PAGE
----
ArtsAutosBooksBusinessEducationEntertainmentFamilyFashionFoodGamesGenderHealthHolidaysHomeHubPagesPersonal FinancePetsPoliticsReligionSportsTechnologyTravel
  • »
  • Pets and Animals»
  • Farm Animals & Livestock

Drenthe Heath Sheep = Drents Heideschaap

Updated on July 20, 2017
Titia profile image

I raise and breed sheep for over 30 years. My breed is the oldest and most rare Dutch native breed, called Drenthe Heath Sheep.

Drenthe Heath Sheep - Drents Heideschaap
Drenthe Heath Sheep - Drents Heideschaap | Source

The Oldest Native Sheep Breed of the Netherlands Is the Drenthe Heath Sheep

The Netherlands have 5 different native Heath Sheep breeds of which the Drenthe Heath Sheep is the oldest. These sheep were roaming our country as far back as the 14th century.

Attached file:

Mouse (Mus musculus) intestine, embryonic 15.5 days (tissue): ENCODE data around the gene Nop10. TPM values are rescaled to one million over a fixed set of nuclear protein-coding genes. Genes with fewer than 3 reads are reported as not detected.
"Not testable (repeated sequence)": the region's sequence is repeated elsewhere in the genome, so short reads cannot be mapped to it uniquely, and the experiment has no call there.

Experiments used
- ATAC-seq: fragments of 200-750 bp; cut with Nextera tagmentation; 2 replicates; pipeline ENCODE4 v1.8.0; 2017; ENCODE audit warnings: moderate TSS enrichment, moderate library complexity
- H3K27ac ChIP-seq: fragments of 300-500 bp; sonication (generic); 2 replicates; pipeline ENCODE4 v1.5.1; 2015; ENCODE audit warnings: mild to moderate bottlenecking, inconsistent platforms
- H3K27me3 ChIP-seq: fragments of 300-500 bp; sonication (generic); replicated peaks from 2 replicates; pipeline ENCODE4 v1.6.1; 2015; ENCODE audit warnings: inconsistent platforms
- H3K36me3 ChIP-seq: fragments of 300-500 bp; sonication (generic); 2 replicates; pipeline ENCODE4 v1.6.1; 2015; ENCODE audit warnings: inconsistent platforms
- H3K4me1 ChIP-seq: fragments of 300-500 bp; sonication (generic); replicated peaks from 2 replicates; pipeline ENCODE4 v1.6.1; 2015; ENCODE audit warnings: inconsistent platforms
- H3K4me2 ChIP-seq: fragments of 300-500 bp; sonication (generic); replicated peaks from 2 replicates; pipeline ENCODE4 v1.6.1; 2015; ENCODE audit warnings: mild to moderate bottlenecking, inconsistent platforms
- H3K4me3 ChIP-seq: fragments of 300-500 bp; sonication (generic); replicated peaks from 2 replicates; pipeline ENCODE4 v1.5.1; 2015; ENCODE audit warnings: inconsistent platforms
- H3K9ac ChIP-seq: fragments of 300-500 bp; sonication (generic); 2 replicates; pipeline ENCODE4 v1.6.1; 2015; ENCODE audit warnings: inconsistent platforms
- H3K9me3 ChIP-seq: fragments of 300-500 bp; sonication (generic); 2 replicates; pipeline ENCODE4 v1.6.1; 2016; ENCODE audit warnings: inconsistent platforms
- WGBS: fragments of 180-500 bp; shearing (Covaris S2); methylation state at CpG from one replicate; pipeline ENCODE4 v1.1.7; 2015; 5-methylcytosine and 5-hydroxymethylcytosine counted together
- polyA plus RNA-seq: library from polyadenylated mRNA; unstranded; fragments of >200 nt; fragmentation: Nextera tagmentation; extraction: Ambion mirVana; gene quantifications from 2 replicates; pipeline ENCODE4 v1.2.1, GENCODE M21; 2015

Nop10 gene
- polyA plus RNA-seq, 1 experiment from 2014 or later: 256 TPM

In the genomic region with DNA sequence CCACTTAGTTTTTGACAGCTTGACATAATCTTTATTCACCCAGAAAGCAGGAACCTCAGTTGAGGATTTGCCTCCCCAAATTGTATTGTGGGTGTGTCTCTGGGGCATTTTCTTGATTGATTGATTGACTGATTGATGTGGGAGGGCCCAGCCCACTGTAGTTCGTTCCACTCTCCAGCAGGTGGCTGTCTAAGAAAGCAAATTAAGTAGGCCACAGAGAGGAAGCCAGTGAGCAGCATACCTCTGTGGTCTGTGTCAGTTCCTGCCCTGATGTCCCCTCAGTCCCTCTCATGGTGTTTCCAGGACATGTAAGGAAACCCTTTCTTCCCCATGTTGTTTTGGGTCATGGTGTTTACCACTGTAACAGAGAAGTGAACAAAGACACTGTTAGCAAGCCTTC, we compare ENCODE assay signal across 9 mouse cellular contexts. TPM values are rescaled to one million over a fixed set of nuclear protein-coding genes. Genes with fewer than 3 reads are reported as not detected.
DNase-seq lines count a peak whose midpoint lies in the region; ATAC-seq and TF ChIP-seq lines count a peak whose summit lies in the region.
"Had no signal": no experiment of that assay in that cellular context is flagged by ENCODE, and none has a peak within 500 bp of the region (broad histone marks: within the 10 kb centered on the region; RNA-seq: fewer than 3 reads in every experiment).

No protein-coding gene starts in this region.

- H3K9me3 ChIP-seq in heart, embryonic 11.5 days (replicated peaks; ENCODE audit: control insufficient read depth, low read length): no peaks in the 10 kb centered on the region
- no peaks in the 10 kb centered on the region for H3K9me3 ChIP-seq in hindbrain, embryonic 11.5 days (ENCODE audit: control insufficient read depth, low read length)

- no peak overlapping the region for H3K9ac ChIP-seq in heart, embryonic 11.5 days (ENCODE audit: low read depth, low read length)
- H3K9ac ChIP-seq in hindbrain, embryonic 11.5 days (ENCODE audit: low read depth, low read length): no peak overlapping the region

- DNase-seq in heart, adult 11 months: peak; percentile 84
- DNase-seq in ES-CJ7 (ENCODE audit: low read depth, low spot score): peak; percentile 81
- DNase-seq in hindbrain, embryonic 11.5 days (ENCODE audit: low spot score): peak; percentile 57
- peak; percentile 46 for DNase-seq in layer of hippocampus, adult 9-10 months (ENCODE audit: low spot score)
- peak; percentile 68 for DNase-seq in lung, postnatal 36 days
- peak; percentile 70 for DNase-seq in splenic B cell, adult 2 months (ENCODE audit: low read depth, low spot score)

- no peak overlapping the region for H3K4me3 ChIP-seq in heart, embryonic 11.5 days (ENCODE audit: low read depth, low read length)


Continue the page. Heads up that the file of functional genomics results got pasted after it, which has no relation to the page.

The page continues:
It's the only native horned breed in my country and rams as well as ewes have horns. The sheep can survive harsh winters, it is multi colored, self supporting and it's one of the most beautiful sheep breed I know. They're still very close to nature and hardly lost their natural instinct.


I've been raising these sheep for over 30 years now.

5 Native Heath Sheep Breeds

The Netherlands Has 5 Native Heath Sheep Breeds

5 Dutch native sheep breeds
5 Dutch native sheep breeds | Source

Sheep Were and Still Are Kept in Big Herds

drenthe heath sheep
drenthe heath sheep | Source

Short History of This Beautiful Old Sheep Breed